The prize is £25, and of course the opportunity to appear as part of Elena’s increasingly popular forum. It has been wonderful watching and listening to the entries so far – they are all excellent, beautifully played and so different too, as I’m sure you will agree – you can hear them by clicking on the five links below. I’m delighted my pieces are being performed and enjoyed; Digressions have received some great reviews on Amazon, and many lovely comments from teachers and students.

Fortunately, neither myself or Elena are judging this competition! The winner will be decided by you; the video with the most ‘likes’ (on the Facebook forum as opposed to the YouTube videos) will win. The closing date is Monday 13th July. So please get ‘liking’!

By joining Elena’s publishing discussion forum, you’ll be able to keep up to date with our events, new piano compositions and composers, plus many free offers too. Meanwhile, over to Ksenija, Jana, Lorraine, Janelle and Pierre-Emmanuel – thank you all for playing my piece.

Please note; performers appear here in the order their videos were originally posted on the forum.

Ksenija Vojisavljevic plays Karma

Jana Poljanovskaja plays Karma

Lorraine Liyanage plays Karma on the harpsichord

Janelle Lutz plays Karma

Pierre-Emmanuel Poublanc plays Karma

Improve Your Theory! Grades 1 & 2: The Winners…

And the winners are...

Many thanks to all who took part in my competition this weekend, and for the many lovely comments about my blog too – they are much appreciated. With well over forty comments, Improve Your Theory! is clearly destined to be a popular series of theory books. Unfortunately, there could only be two winners today.

Many congratulations to Ann Pepper who wins Improve Your Theory! Grade 1, and to Lynn Dinkle who wins the Grade 2 volume. Please send your addresses via the contact page here on my blog, and I will pop the books in the post tomorrow.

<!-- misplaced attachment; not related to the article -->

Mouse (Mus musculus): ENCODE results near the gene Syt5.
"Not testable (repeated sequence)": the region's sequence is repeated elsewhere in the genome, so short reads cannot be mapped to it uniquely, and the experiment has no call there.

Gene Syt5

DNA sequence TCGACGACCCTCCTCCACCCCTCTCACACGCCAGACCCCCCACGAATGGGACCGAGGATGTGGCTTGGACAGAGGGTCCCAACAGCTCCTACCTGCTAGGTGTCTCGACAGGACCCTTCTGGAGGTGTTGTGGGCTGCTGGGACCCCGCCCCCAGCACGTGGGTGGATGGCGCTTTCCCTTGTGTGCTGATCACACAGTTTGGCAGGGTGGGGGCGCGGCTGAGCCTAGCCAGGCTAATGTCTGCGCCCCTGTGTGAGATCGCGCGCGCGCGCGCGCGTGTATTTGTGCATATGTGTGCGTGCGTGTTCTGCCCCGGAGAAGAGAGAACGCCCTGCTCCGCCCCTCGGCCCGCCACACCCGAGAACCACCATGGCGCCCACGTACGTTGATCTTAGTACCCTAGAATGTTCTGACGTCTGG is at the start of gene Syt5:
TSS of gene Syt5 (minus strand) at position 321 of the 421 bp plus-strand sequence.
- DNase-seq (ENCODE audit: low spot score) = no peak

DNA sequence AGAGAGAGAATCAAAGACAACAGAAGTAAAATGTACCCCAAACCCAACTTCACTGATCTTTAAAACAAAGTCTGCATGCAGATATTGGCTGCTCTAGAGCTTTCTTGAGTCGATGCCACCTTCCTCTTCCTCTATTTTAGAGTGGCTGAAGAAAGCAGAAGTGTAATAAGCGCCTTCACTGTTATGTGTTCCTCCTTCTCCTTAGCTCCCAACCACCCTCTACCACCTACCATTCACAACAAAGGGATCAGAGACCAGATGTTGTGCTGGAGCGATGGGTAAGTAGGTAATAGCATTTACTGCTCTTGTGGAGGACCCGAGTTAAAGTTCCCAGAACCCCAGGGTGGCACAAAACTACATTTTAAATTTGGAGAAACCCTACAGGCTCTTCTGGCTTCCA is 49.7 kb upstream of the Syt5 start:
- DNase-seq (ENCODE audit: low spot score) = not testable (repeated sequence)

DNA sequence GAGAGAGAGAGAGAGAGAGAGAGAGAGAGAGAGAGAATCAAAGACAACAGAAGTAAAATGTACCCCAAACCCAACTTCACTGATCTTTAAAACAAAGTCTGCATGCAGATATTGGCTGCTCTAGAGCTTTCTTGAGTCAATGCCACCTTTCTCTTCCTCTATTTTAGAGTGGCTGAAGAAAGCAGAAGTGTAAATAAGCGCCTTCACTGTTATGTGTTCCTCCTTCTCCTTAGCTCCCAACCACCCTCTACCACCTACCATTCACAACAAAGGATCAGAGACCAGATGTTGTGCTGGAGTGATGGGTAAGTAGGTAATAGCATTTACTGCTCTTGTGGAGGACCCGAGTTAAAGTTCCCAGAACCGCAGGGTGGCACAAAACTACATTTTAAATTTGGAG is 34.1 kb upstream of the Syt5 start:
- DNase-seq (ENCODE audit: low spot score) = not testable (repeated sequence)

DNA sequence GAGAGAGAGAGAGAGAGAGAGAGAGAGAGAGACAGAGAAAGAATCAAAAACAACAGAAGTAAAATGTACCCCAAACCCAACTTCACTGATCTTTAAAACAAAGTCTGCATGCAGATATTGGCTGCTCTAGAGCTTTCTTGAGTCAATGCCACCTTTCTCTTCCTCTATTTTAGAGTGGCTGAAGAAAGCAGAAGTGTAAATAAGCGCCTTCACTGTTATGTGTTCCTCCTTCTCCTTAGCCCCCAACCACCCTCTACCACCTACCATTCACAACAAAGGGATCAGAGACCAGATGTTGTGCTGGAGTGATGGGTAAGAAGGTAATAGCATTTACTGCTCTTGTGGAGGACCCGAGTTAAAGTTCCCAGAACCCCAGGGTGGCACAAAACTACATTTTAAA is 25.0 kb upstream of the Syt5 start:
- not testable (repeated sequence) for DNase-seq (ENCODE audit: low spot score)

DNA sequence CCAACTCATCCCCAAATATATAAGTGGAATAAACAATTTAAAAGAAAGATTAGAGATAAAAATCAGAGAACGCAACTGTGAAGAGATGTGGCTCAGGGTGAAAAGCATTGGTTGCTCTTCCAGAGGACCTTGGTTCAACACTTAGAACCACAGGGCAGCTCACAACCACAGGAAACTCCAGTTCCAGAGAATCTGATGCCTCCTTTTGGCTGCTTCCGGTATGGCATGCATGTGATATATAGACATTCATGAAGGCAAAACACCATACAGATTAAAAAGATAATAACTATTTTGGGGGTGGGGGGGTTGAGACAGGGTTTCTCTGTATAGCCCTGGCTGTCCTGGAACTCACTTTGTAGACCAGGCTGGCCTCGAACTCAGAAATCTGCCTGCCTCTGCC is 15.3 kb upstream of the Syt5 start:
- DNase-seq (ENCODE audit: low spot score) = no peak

If you didn’t win, don’t despair! Next week I have Improve Your Theory! Grades 3, 4 and 5 to give away! Therefore, there will be three winners in the next competition; watch our for my Friday competitions which are now a regular feature here on my blog.

For more piano information and updates, please ‘like’ my blog’s Facebook page.

See you all next week!

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Friday Competition: Improve Your Theory!


A Friday often denotes a competition here on my blog, and today is no exception! There are two prizes, and therefore two lucky winners. You will probably be aware of Paul Harris’ very popular series, Improve Your Theory! At present, there are five books in this series (Grades 1 – 5), and they have all appeared in my monthly recommendations.

I have a copy of Grades 1 and 2 to give away. Published by Faber Music, Improve Your Theory! is designed to provide practical help and assistance to all those who desire a straightforward method to study the theory of music. The books are beautifully laid out and are based on Paul’s Simultaneous Learning ideology. You can  purchase them here. If you’re not familiar with these books, this is the perfect opportunity to explore what they have to offer.

As always, leave a comment in the comment box at the end of this post to be in with a chance of winning, and I will announce the winners on Sunday evening (British time).

PS. I hope you like my new look blog?